As far as I can tell there is nothing relevant in our Michel Foucault article, so I dropped that article from "See also". If Foucault wrote on the topic (maybe in Discipline and Punish? I don't remember it particularly, but I read that 20 years ago) it probably belongs in the 'pedia somewhere, maybe here, but just a "see also" to his name isn't much use to a reader. - Jmabel | Talk 17:33, 11 February 2006 (UTC)

How widespread?[edit]

I guess it is in the nature of these things, that there are no statistics available, but would it be possible to give a clearer idea as to how often they were used? Amirada (talk) 18:24, 17 December 2007 (UTC)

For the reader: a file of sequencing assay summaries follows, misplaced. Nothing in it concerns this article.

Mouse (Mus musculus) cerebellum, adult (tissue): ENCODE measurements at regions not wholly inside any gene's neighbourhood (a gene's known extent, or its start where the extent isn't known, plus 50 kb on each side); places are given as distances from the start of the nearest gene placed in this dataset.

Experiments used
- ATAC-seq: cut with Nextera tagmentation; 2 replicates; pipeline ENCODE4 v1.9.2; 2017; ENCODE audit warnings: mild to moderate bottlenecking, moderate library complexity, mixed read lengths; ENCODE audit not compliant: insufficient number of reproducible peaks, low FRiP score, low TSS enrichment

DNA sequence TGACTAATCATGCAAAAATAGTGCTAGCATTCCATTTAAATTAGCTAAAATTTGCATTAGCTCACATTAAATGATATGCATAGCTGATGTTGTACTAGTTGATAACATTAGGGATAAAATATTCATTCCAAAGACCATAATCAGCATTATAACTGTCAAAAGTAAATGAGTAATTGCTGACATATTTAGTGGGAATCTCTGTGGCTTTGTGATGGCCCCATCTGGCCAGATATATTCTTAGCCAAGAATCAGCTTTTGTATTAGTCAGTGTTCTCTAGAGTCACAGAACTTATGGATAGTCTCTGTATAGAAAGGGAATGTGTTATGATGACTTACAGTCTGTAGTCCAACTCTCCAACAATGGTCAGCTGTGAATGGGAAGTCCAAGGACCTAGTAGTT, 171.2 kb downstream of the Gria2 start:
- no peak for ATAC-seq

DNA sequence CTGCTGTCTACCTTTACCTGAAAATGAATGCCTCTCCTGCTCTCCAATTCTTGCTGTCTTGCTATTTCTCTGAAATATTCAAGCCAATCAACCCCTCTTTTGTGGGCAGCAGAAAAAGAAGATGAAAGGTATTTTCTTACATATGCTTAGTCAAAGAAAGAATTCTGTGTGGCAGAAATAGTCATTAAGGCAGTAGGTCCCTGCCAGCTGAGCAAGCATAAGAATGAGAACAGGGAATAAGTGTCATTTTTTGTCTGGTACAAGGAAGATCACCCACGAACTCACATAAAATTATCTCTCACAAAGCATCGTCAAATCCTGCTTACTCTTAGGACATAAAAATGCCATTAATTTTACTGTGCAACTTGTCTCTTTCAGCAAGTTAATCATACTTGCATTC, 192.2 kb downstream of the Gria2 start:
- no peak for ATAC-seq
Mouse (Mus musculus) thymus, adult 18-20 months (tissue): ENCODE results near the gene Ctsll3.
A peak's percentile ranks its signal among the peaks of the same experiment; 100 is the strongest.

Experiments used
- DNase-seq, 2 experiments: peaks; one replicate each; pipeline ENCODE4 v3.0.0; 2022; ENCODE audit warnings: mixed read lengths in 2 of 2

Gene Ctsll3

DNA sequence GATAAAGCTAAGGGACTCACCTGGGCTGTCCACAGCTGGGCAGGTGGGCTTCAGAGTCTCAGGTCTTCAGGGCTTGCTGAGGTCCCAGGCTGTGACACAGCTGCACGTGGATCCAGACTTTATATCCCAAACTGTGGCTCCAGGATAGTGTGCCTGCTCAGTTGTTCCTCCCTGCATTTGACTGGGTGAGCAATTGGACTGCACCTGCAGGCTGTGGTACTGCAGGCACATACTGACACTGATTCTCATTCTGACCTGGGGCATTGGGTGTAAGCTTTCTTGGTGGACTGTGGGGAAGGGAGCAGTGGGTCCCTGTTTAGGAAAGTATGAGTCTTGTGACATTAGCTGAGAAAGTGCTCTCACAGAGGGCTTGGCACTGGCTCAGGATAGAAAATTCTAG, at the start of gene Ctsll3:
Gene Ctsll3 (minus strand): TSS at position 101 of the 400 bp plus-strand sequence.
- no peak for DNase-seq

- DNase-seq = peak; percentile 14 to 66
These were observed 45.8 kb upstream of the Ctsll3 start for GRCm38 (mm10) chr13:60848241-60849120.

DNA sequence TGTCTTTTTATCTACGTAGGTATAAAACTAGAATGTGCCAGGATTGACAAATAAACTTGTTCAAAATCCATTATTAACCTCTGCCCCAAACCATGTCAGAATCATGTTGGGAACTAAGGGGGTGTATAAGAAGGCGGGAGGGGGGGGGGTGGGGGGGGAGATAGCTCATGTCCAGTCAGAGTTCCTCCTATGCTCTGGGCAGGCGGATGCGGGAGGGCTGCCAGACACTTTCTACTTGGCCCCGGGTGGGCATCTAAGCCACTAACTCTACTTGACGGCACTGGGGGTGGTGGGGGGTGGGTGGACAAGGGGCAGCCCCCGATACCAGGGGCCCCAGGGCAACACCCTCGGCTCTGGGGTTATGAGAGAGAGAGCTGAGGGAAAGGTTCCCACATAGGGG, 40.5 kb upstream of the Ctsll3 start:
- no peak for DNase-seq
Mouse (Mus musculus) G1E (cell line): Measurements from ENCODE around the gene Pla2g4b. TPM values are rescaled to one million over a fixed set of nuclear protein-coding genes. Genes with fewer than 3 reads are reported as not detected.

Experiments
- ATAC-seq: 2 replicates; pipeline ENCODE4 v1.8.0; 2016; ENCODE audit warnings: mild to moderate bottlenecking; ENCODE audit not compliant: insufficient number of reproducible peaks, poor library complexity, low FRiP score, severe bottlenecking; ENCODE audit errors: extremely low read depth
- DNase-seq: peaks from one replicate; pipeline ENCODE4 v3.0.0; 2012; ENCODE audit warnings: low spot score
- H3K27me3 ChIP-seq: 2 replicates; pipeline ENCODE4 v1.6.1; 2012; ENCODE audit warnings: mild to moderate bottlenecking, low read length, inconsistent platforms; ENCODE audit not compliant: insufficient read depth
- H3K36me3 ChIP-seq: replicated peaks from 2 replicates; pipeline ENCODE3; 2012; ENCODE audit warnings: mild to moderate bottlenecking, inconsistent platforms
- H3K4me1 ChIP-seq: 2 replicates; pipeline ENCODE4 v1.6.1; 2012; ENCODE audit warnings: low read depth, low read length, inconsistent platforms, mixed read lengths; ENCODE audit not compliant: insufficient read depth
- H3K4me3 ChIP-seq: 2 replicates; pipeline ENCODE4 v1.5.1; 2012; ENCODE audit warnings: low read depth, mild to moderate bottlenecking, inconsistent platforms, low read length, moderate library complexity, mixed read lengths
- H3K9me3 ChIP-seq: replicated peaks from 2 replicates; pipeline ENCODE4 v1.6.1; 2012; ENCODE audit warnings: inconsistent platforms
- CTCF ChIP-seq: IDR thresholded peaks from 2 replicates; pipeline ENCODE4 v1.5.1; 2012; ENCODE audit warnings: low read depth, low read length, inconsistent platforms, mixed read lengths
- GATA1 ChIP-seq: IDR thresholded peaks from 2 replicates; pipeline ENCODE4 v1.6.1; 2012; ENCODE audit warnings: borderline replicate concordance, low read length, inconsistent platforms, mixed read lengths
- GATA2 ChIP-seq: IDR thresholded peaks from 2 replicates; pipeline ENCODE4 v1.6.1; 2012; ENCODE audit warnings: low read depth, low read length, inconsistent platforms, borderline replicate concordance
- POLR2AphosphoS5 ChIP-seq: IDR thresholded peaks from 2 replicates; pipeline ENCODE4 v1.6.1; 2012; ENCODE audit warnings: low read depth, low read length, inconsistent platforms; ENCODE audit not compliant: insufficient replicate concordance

• they have been counted: 20000 between 1741 and 1775. Riyadi (talk) 23:56, 21 September 2014 (UTC)

SIMPLE ENGISH PLEASE[edit]

"In the case of organized bodies lettres de cachet were issued for the purpose of preventing assembly or to accomplish some other definite act. The provincial estates were convoked in this manner, and it was by a lettre de cachet (in this case, a lettre de jussipri), or by showing in person in a lit de justice, that the king ordered a parlement to register a law in the teeth of its own refusal to pass it." cOULS SOMEOME TRANSLATE THIS INTO eNGLISH PLEASE? aT VERY LEATS, PUT THE EXPLAINATION OF THESE TERMS ("convoked", "lit de justice" AND "the king ordered a parlement to register a law in the teeth of its own refusal to pass it" MOST IGINIFICATLY) IN PARENTHISIS BEHIND IT. — Preceding unsigned comment added by 76.30.163.79 (talk) 21:37, 22 August 2012 (UTC)